My parish pastor was giving me the positive news that our bishop approved my petition for radical sanation. At these words, “it’s done,” I felt such a relief that I held back my tears as I kneeled in a pew before the Tabernacle in thanksgiving.

There is still more for me to do on my journey to full reconciliation with Our Blessed Lord through His Church and that includes receiving the sacrament of Reconciliation, the Eucharist and later Confirmation.

Pray for me especially as I enter this season of Lent.

All Things in His Time and in Unity With His Will

Rembrandt's depiction of Samson's marriage feast

After this past Sunday’s Mass I received two words from my pastor that I have longed to hear for over three years now, “it’s done.”

He was referring to my request to have my marriage convalidated within the Church. Convalidation of a marriage is basically the blessing/recognition/regularization of a marriage between a Catholic and a nonCatholic Christian whose “marriage,” for whatever, reason is not valid and sacramental due to some impediment. This impediment usually falls on the shoulders of the Catholic spouse because as baptized Catholics, they are bound to the Church (the binding and loosing thing).

The usual impediments in this case are failure to seek a dispensation from the Catholic’s bishop to marry a non-Catholic Christian and many times dispensation to marry outside of the Church. This was essentially my case.

As Catholics we are bound to follow the Church’s authority in these matters under penalty of sin. And a sin of this magnitude is considered a mortal sin in most cases. But because God desires that all men be saved there are always means to reconcile oneself to the Church, thus con-validation.

Con-validation is usually quick and simple – so long as both parties are willing. Unfortunately, this was not my case. When the spouse is not willing or able to participate there is one other means to correct a marriage in this state. That is called radial sanation:

The radical sanation of an invalid marriage is its convalidation without the renewal of consent, which is granted by competent authority and entails the dispensation from an impediment, if there is one, and from canonical form, if it was not observed, and the retroactivity of canonical effects. (Code of Canon Law 1161:1)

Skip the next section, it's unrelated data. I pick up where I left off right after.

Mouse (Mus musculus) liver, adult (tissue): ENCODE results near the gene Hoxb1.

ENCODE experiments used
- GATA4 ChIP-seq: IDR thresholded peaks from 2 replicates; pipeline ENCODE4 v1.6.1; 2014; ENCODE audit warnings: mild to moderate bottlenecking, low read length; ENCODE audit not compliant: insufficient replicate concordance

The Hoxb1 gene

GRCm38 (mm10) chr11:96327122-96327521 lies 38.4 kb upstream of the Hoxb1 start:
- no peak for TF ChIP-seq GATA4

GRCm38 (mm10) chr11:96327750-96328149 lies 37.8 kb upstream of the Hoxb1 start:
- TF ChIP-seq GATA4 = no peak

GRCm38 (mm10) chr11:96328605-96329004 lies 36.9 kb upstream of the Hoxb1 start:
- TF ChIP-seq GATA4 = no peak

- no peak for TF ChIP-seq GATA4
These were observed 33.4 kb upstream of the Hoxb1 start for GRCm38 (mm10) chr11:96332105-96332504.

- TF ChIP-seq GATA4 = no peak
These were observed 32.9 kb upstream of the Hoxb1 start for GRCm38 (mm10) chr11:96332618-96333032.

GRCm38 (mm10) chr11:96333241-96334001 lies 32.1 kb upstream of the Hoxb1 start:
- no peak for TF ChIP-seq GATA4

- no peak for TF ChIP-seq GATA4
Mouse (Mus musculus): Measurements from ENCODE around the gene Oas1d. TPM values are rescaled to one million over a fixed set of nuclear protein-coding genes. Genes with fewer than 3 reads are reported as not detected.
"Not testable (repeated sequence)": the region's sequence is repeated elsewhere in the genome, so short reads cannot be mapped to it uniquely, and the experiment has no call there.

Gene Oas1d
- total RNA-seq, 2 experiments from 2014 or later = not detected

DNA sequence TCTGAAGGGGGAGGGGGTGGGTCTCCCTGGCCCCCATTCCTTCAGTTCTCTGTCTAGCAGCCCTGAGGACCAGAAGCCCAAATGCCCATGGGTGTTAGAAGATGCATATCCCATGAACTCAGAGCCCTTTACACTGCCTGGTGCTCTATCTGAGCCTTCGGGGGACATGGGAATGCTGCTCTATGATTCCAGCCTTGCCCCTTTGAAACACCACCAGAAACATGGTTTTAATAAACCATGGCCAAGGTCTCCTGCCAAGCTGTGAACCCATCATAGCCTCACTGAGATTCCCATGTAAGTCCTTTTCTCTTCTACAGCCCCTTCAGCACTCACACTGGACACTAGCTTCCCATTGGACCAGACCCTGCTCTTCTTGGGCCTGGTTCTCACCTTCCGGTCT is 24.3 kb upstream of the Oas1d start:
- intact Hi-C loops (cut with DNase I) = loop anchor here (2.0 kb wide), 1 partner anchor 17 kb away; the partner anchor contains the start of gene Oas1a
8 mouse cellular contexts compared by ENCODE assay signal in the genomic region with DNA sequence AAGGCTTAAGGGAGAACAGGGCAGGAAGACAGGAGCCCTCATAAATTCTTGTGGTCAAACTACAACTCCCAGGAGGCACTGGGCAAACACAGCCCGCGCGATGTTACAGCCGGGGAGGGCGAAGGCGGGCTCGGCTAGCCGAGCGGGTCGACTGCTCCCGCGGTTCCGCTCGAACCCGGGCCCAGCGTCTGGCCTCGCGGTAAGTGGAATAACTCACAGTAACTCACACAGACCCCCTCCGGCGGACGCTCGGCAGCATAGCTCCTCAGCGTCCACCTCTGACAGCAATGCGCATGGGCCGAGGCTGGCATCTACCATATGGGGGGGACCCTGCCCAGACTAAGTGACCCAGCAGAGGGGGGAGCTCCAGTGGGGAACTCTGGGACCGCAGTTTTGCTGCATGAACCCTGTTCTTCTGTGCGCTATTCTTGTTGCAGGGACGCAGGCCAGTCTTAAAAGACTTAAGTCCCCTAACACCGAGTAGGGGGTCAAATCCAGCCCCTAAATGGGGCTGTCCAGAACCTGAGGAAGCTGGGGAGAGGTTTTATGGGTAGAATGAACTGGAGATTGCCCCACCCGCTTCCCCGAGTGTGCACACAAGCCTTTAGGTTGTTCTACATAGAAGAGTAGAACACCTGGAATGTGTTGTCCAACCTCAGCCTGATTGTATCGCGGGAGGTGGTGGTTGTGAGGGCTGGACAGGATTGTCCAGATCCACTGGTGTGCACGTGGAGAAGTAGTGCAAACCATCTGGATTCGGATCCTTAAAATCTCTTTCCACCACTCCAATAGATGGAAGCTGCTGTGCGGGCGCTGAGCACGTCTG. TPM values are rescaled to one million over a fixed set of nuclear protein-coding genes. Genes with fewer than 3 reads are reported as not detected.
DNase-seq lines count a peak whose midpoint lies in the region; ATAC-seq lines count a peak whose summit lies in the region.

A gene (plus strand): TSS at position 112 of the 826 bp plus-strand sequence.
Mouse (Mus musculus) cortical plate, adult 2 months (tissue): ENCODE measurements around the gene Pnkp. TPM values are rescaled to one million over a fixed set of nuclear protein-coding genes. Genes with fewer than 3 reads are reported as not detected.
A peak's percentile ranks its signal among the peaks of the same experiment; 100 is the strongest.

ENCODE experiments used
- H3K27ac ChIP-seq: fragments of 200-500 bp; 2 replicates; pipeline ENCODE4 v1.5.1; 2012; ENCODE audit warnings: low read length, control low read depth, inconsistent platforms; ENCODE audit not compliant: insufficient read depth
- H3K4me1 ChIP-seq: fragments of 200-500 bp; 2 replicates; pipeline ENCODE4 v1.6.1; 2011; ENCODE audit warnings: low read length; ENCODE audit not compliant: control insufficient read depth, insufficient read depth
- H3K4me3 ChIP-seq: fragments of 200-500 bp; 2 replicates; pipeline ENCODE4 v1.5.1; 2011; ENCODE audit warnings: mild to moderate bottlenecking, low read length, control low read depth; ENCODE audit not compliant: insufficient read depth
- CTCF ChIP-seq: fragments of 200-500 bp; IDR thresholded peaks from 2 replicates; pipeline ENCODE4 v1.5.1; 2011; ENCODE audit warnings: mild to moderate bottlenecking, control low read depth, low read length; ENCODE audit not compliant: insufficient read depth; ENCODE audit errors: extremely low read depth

My parish pastor was giving me the positive news that our bishop approved my petition for radical sanation. At these words, “it’s done,” I felt such a relief that I held back my tears as I kneeled in a pew before the Tabernacle in thanksgiving.

There is still more for me to do on my journey to full reconciliation with Our Blessed Lord through His Church and that includes receiving the sacrament of Reconciliation, the Eucharist and later Confirmation.

Pray for me especially as I enter this season of Lent.

A Call for the Return of [Proper] Christian Patriarchy

For a while now, I have been working my way through a thin volume from Tan Books/Saint Benedict Press 2010 releases: The Three Marks of Manhood: How to Be Priest, Prophet and King of Your Family. The length of time it took me to read this book in no way reflects the content or the author’s skill. What it does say is that I need to find more to time to pray and sleep.

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The Three Marks of Manhood: How to be Priest, Prophet, and King of Your Family. Cover image via AquinasAndMore.com

From the publisher:

Author G.C. Dilsaver writes that the time has come for Catholic families to re-discover true patriarchy – time for Catholic men to accept and fulfill their role as leader and head of their families. Christian manhood, as ordained by God and confirmed by Catholic teaching, is symbolized by three staffs: the Scepter of authority and self-discipline, the Crosier of spiritual stewardship, and the Cross of redemptive suffering. Three Marks of Manhood can help Christian families realize their identity to the fullest – empowering them to resist the encroachment of secular culture. Read it and learn how to build a strong and lasting marriage, raise children to become faithful men and women of God, and foster an authentic Catholic culture in your home.

On the surface, the above description seems to portray a self-help book for men. This is less a self-help book and more a splash of cold water to the face. Dilsaver does not pull a single punch it outlining the woeful state of manhood today, especially in the case of Christian men and even more especially those of the One True Faith – Catholics.

The book proceeds to build a comparison between the Mystical Body of Christ and what has long been called as the “little” Church otherwise referred to more recently as the “domestic” Church, that is the household of a validly married couple. In this, Dilsaver reminds men (and their spouses) that although the ordinary vocation of the espoused is to be a husband, we act in similar fashion of the ministerial priesthood by “putting on Christ” by means of the relationships in our lives. These relationships include our dealings with God, our wives, our children, our employers, etc.

Every point and lesson touched on in this book is certainly orthodox and on point. Perhaps it is fact that initially put me off as I flipped through the first few pages. Despite my fervent return to the Faith and my profession of fidelity to the Church and Christ, I felt a bit disturbed at the tone, which can most certainly be construed as counter-cultural especially by hardened feminists.

Long story short, this book does not mince words concerning the present state of manhood and offers valid, faithful and long-standing suggestions on how to reclaim our God-given roles as priest, prophet and king of our homes reminding us of St. Paul’s words in his Letter to the Ephesians: